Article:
When living in Iraq, Amira was tortured by a man she believed to be Sayid while he was working for the Republican Guard. Her torture involved being scalded with hot oil which left permanent scars on her arms. Her husband told Sayid that she was forced to confess to something (harboring enemies of the state) which she never did. Sometime after this, Sami and Amira moved to Paris, France. Together they opened up a restaurant, Le Jardin Croissant Fertile, with Amira in charge of the kitchen.
When living in Paris, Amira one day glimpsed Sayid working in a restaurant and instantly recognized him as her former interrogator. Her husband lured Sayid into their restaurant, pretending to offer him a job as chef. He chained Sayid to a floor grate and refused to let him go until he admitted what he had done to Amira. Sayid admitted to being a torturer in the Republican guard, but said that he had never seen Amira and wouldn't hurt a woman. Sami beat him severely, and would have killed him, but Amira prevented him from finishing the job.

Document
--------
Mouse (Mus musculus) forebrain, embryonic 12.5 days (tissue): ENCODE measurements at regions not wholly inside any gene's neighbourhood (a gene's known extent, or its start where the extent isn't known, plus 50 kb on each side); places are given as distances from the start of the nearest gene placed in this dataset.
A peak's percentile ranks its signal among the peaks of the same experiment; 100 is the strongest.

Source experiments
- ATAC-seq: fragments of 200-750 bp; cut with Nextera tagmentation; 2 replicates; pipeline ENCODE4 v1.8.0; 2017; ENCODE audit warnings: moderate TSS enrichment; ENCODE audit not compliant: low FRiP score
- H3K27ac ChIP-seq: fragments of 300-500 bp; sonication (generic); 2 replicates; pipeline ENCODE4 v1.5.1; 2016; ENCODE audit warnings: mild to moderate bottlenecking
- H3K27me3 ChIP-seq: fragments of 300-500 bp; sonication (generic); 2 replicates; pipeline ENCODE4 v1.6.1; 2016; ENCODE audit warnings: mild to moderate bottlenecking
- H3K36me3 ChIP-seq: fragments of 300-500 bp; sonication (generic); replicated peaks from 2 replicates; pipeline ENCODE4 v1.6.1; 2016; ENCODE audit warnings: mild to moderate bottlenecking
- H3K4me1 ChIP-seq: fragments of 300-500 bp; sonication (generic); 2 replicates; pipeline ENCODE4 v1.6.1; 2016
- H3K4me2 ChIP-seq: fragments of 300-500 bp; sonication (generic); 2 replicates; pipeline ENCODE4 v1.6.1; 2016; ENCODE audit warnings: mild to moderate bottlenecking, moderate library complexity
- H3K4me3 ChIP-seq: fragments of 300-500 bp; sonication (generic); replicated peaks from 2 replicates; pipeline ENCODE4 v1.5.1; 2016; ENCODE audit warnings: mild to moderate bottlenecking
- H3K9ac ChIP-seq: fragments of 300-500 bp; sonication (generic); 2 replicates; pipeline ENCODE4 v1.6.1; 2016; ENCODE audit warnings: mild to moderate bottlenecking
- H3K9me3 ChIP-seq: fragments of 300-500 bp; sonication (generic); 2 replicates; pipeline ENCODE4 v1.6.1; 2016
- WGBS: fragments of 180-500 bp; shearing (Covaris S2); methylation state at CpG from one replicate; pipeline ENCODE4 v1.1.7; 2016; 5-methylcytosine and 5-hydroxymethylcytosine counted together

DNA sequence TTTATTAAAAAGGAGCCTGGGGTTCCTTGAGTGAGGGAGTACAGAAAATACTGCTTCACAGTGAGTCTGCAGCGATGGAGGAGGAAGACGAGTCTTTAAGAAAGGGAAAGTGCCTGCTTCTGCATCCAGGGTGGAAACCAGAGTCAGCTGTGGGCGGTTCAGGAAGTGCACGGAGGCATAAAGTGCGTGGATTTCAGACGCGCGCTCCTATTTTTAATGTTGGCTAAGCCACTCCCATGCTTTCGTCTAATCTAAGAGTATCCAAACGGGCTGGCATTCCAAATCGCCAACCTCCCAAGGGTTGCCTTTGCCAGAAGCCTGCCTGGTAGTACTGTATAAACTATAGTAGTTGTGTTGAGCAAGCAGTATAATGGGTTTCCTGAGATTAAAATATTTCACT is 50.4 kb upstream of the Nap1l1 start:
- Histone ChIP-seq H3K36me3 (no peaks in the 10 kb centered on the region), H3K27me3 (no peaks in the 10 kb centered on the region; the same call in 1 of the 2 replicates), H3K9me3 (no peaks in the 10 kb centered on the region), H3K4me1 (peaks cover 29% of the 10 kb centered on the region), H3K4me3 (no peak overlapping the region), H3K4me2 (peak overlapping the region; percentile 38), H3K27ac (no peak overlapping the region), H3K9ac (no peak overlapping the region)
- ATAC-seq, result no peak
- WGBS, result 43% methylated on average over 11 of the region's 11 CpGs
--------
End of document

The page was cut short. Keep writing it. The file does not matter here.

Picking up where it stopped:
Amira later spoke to Sayid one-on-one and told him a story of how when she and her husband first arrived in Paris, she was afraid to ever leave their apartment. However she said one day from her window she witnessed a cat being tortured by children in an alley near her apartment; she said this gave her a reason to leave her apartment - to rescue the cat.
Amira took the cat in and looked after it however she said that every once and awhile the cat would bite or scratch her because sometimes it would forget that it was safe. She said that she could forgive it, however, because she knew what it was like to never feel safe - because of what Sayid did to her.
Amira then asked Sayid to show her the respect of acknowledging what he had done to her and that he remembers her. Sayid was moved to tears and told her that he remembered torturing her and that he was haunted by her face ever since he left Iraq. Sayid expressed great remorse for torturing Amira and she told him that she forgave him. She said that she would tell her husband that she was mistaken about Sayid's identity, and to let him go.
When Sayid asked Amira why she would let him go, she said that every human is capable of being cruel, but she said that she would not "do that." ("Enter 77")
Amira is of Arabic and Hebrew origin, and its meaning is "princess; treetop, proverb, or sheaf of corn".